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Once underway, Dramashop production rattles along


MIT Dramashop.

Directed by Michael Ouellette.

Kresge Little Theatre,

November 2, 3, 4, 9, 10, 11 at 8 pm.


GEORGE BERNARD SHAW'S Arms and the Man is a wordy, witty play in which the prolific author takes the opportunity to indulge some of his familiar prejudices and obsessions. It is described as an "anti romantic comedy," in which a typically Shavian rationalist (and a Swiss republican to boot) triumphs over a florid Romantic in the competition for a girl's heart.

Dramashop's production gets off to an unpromising start in the bedroom of Raina Petkoff (Jennifer L. Duncan '91), the daughter of an aristocratic Bulgarian family, where she and her mother (Jigna Desai '90) are discussing the news from the war in which both her fiance and father are fighting. The scene is a stodgy one, with little sign of the wittier lines that are to follow, and neither actress was sufficiently animated to enliven it.

Things looked up considerably with the appearance through the window of Bluntschli (Jonathan Amsterdam G), a Swiss mercenary fighting for the defeated Serbian army, on the run from the very battle in which the men of the household have just triumphed. Amsterdam at once established the charm of this cheery debunker of myths about the glamour and valor of soldiery, who carries chocolate in his cartridge belt in place of ammunition. He matched some carefully played physical mannerisms -- a studied fiddling with his spectacles before examining a photograph -- with a fresh, clear voice in which to deliver the ample supply of clever lines with which his character is supplied.

As the pace increased, and actors and audience warmed up, one began to enjoy Shaw's mixture of rather literary cleverness and gratuitous eccentricity -- he seemed to indulge in a series of amusing but rather chauvinistic digs at Bulgarians, of whom well bred specimens apparently "wash their hands almost every day."

The seeds of the drama to come are sown when we learn that the heroic charge led by Sergius, Raina's betrothed, was a success only by the slightest of chances, and not as a result of his skill. Raina, intrigued by this story from the Switzer (not for nothing is he called Blunt-schli), and his complete indifference to her would be storms of passion, saves him from his pursuers and feeds him with the chocolate cremes he craves.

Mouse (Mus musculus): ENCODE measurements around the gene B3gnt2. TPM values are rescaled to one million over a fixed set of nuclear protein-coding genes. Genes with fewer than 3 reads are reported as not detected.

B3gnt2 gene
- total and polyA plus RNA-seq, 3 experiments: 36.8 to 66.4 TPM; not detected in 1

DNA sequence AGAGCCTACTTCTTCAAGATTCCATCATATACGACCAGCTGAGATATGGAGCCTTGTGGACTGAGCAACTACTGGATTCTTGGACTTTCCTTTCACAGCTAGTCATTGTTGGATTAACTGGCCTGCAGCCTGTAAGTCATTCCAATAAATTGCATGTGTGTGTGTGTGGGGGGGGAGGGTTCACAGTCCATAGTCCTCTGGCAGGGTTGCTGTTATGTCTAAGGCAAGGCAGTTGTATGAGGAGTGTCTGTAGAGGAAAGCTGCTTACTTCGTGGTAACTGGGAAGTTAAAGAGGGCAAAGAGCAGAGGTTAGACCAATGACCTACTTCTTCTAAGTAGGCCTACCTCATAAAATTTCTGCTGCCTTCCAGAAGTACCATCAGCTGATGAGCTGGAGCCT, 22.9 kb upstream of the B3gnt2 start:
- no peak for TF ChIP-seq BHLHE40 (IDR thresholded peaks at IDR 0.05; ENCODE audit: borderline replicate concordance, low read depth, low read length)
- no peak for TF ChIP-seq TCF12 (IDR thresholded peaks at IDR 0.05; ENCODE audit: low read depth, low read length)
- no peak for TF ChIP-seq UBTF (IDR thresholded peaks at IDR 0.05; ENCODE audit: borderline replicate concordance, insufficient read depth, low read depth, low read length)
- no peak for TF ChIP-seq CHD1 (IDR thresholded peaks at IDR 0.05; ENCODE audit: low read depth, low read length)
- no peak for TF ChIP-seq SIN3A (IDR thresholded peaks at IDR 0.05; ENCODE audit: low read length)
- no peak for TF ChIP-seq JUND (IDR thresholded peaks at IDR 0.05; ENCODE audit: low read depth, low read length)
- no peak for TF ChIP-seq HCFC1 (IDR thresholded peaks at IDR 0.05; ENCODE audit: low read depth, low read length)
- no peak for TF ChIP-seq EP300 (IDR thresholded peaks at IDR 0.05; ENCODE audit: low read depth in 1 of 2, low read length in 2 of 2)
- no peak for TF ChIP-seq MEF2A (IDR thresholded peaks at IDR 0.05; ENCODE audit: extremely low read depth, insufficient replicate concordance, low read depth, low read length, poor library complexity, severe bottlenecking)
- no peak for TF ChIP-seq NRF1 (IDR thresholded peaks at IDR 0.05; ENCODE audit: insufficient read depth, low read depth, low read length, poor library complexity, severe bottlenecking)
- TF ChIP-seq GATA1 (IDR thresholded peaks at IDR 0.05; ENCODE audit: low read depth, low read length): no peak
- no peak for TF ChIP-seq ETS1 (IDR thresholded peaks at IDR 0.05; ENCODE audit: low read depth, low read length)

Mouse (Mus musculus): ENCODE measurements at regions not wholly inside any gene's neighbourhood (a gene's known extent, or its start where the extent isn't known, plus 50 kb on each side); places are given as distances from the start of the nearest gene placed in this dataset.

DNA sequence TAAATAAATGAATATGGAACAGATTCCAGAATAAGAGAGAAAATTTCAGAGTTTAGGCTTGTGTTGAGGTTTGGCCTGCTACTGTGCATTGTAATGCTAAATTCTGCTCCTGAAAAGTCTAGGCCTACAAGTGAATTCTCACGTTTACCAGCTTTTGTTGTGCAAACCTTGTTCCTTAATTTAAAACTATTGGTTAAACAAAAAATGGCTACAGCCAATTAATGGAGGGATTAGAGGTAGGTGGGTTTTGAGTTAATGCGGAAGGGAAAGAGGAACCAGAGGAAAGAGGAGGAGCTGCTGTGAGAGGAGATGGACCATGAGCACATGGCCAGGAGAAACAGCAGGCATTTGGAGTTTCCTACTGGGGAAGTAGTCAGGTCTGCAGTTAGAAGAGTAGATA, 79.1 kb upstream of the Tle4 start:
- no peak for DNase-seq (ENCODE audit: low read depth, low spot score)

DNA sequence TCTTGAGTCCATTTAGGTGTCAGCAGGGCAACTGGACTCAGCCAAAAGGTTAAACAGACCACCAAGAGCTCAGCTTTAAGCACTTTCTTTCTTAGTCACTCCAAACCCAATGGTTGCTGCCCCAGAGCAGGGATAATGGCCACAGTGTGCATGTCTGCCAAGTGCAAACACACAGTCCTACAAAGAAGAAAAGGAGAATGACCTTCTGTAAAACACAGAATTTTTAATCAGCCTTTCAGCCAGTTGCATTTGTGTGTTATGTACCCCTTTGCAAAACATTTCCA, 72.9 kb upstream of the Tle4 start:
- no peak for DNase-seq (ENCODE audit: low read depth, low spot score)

Amsterdam was particularly effective and amusing at this stage, so tired as to be almost asleep on his feet, but ready with a rebuff for every histrionic that's thrown at him.

Having picked up the pace, the production allowed it to flag again with the first of two unnneccesarily long intervals, in which the scene was changed by a leisurely stage crew. The sets for all three acts were elaborate and realistic, and had been attractively built. Like the costumes, they were reasonably authentic, but unobtrusively so. The paucity of books in the library was striking, but perhaps this was a deliberate joke, given the family's pride in having "the only library in Bulgaria".

The second act introduced Shaw's other version of manhood, the Byronic hero in the caricature form of Sergius (Neil Ross G). From his first appearance, jutty chinned, with firecracker whiskers and staring eyes, this posturing charlatan commanded the audience's laughter. Ross alternated his voice between a strangulated squawk and -- more usually -- a sepulchral bass thrum, which lent a suitable preposterousness to his affected utterances.

Given the parody of self-doubt which his lines represented, it was hard to imagine that the part could be played at any lower pitch than this (certainly the play would have been far less entertaining if it had been), but as a result, Sergius does not offer Bluntschli serious enough competition for the latter' s triumph to have much intellectual impact. Shaw has stacked the odds too heavily in his hero's favor, and by the end of the play we are feeling a little sick of his continual smug reasonableness.

Just as Bluntschli attacks the facades of the Petkoff household from outside, so its servants are at work to subvert their master and mistress from within. A. J. Babineau '90 as Louka, the maid, was at her best in scenes in which she turned Sergius' arrogant flirtation back on itself to gain the upperhand in their maneuvers. Here she revealed a flash of steel and energy that had been hidden in previous scenes.

Nicola, her male counterpart, but a man condemned to "the soul of a servant" (although, oddly, one whom Bluntschli described as the best man he'd met in all Bulgaria, casting yet more doubt on how attractive this hero really is), is a smaller part, but George Madrid '91 made the most of it. He gave a good insidious performance in a part which Shaw has not treated subtly.

Dramashop's fall production is a good one, and deserves bigger audiences than its opening one. Although Shaw's tendency to make everything he wrote into a political tract is sometimes too near the surface, the play is nicely constructed, with plenty of amusing lines, and once underway this production rattles along, driven by some enthusiastic performances.